The Korea Herald


[Anniversary Special] Pandemic fuels the rise of startups in South Korea

Will the startup boom bring an end to the dominance of a handful of conglomerates owned by wealthy families?

By Yim Hyun-su

Published : Aug. 12, 2021 - 17:45

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A delivery rider picks up Samgyetang at a restaurant in Seoul. (Yonhap) A delivery rider picks up Samgyetang at a restaurant in Seoul. (Yonhap)
In early March, South Korean e-commerce giant Coupang made its landmark debut on the New York Stock Exchange, raising $4.6 billion in an initial public offering that shattered expectations.

The successful debut of the South Korean flag-waving Softbank-backed startup in the US stock market soon became a major talking point in an economy heavily dominated by a handful of conglomerates, capturing the excitement surrounding the growing number of local startups.

The move also followed a year marked by the rise of unicorns -- a term coined for startups worth over $1 billion -- of which the country boasted 15 as of July this year. In a further sign of the trend, Kakao Chairman Kim Beom-su, whose company began as a startup, beat Samsung Electronics Vice Chairman Lee Jae-yong on the Bloomberg Billionaires Index to become the richest man in the country, boasting $13 billion in net assets as of this month.

From property technology app Zigbang, blockchain fintech firm Dunamu to Kurly, the operator of e-commerce platform Market Kurly, the Ministry of SMEs and Startups says more unicorns now exist than ever before in the country, though Coupang was pushed out of the list following its US listing.

These three companies -- whose respective services cover real estate listings, cryptocurrency investing and grocery shopping -- have continued to serve the needs of many as the coronavirus pandemic engulfed multiple sectors of the economy including tourism and physical retail.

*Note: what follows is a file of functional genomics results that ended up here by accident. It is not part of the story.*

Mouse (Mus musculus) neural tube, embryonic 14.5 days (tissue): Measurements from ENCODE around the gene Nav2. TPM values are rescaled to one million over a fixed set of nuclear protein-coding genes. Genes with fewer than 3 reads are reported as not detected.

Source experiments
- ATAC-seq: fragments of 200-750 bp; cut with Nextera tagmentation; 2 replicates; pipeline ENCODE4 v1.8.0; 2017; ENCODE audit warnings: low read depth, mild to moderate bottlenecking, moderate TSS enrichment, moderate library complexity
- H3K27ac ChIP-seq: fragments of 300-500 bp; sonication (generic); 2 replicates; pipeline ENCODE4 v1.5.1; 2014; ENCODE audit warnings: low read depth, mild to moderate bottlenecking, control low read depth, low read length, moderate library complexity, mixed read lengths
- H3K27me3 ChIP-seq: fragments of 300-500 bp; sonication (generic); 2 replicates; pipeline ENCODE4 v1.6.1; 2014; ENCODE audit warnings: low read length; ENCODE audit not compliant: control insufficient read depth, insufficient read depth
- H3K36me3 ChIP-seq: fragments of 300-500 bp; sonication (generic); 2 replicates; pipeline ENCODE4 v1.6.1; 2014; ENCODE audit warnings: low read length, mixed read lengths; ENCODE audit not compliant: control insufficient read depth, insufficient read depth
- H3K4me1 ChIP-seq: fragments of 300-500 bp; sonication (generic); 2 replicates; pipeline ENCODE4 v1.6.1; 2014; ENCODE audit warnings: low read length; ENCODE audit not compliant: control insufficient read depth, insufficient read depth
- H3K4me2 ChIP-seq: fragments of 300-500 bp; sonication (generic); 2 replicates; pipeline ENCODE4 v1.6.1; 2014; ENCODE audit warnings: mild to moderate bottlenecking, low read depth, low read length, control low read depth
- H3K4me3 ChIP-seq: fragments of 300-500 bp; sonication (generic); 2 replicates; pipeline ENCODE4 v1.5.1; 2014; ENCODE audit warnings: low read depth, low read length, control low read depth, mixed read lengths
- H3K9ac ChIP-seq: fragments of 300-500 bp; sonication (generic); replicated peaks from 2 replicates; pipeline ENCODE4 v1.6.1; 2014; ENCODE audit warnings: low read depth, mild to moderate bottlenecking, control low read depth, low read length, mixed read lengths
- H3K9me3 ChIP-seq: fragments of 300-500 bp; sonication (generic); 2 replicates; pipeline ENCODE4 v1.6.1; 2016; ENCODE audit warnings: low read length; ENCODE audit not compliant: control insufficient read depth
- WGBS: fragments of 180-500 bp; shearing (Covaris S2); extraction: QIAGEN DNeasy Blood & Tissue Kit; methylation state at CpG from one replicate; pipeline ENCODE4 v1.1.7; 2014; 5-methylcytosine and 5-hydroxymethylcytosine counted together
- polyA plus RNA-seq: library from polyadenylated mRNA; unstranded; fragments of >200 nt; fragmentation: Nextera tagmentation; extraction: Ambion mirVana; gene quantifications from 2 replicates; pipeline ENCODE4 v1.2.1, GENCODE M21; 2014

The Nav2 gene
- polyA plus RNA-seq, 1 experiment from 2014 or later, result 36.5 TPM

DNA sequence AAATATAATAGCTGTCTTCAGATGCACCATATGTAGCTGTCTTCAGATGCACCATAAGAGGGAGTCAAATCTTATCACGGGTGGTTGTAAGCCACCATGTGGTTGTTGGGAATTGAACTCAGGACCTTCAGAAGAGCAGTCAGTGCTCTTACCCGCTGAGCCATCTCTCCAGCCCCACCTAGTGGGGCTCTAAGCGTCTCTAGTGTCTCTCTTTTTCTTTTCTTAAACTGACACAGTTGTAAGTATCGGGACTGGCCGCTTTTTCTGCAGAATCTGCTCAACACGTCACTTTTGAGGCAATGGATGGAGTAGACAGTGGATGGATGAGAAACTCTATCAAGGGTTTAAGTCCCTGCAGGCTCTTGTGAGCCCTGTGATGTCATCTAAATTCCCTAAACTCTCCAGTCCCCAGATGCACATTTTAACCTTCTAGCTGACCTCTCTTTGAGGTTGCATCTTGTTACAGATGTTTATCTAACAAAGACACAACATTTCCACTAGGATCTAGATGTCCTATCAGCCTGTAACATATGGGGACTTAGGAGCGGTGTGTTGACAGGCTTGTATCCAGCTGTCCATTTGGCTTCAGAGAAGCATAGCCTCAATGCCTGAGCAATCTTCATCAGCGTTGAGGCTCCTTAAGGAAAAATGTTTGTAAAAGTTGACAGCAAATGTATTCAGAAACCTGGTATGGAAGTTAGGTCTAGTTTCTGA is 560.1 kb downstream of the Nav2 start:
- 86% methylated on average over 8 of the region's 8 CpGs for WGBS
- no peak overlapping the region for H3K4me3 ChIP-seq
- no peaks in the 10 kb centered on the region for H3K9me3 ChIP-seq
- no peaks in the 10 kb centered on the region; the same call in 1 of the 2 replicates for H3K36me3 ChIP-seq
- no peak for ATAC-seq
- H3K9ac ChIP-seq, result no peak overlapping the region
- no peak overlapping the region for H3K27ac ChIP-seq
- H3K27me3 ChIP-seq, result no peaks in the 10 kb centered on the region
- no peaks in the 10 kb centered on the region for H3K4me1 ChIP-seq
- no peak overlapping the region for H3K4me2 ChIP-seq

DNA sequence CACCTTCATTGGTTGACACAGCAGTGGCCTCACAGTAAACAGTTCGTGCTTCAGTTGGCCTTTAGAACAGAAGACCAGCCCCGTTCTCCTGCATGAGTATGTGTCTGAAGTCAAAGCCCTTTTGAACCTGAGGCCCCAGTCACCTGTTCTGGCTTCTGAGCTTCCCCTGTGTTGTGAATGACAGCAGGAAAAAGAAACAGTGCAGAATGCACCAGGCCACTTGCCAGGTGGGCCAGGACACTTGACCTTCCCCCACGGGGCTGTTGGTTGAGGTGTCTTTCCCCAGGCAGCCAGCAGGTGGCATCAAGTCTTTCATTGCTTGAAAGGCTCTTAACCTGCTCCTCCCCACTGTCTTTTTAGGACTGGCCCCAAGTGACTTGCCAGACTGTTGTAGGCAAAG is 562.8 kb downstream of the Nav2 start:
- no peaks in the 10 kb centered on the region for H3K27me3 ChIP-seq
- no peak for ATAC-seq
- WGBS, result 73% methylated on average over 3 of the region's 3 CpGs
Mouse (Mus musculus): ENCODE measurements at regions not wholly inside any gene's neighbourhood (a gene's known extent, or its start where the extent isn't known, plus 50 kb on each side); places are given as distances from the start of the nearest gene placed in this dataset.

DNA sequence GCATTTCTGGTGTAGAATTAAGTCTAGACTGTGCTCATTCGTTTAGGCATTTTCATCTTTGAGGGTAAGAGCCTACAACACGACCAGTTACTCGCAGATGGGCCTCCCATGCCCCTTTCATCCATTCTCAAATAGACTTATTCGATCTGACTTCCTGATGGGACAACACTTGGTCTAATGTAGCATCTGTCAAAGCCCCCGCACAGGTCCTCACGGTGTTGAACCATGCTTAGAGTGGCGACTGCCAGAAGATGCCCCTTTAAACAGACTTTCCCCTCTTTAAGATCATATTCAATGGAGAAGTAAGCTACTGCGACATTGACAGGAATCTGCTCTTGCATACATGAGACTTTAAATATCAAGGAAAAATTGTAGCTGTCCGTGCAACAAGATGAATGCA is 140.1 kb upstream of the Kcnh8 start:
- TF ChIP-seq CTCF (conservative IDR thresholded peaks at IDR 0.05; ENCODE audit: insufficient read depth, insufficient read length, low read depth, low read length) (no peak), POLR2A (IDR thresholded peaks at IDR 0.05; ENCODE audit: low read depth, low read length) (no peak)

“As part of a global trend, the coronavirus has had a major impact, accelerating the digitalization of businesses. And with more reasons to go contactless and digital, companies with such solutions rose in value, not just major tech companies but also startups that are pioneering in future-oriented sectors,” Lim Jung-wook, managing partner at venture capital firm TBT, told The Korea Herald.

Travel and leisure platform operator Yanolja, one of South Korea’s 15 unicorns, announced last month it had raised $1.7 billion in funding from SoftBank Vision Fund 2. What began as an accommodation booking app now offers a hotel management solution in some 170 countries around the world as it seeks to lead the digital transformation of hotels.

“We have the super app Yanolja at home and a cloud-based automation solution for the international market. They are fast growing markets with great potential and we believe the funding acknowledges our technology to keep things going and our great team,” said Lee Sang-jin, director of solution business at Yanolja Cloud.

Market Kurly, a fresh food delivery operator, also announced it had raised investment of 225.4 billion won ($193.78 million) with its corporate value more than doubling from a year ago to 2.5 trillion won.

Launched in 2015, the platform has enjoyed rapid growth, racking up 953 billion won in revenue in 2020 -- a 123.5 percent year-on-year increase -- as it pioneered next morning delivery and focused on offering high-quality groceries in the country.

The growing list of unicorns buck the trend of conglomerates like tech giant Samsung and global automaker Hyundai Motor dominating the economy for decades. Known as chaebol, a handful of corporate groups owned by wealthy families reigned over markets ranging from electronics, retail to energy.